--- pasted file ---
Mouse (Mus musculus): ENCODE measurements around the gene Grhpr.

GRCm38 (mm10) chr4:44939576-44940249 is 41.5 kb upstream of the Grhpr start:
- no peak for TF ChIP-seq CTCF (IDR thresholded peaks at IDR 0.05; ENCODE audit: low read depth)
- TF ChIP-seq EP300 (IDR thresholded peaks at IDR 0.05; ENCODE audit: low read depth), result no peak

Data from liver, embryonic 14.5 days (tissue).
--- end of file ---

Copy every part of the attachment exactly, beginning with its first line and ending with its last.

Mouse (Mus musculus): ENCODE measurements around the gene Grhpr.

GRCm38 (mm10) chr4:44939576-44940249 is 41.5 kb upstream of the Grhpr start:
- no peak for TF ChIP-seq CTCF (IDR thresholded peaks at IDR 0.05; ENCODE audit: low read depth)
- TF ChIP-seq EP300 (IDR thresholded peaks at IDR 0.05; ENCODE audit: low read depth), result no peak

Data from liver, embryonic 14.5 days (tissue).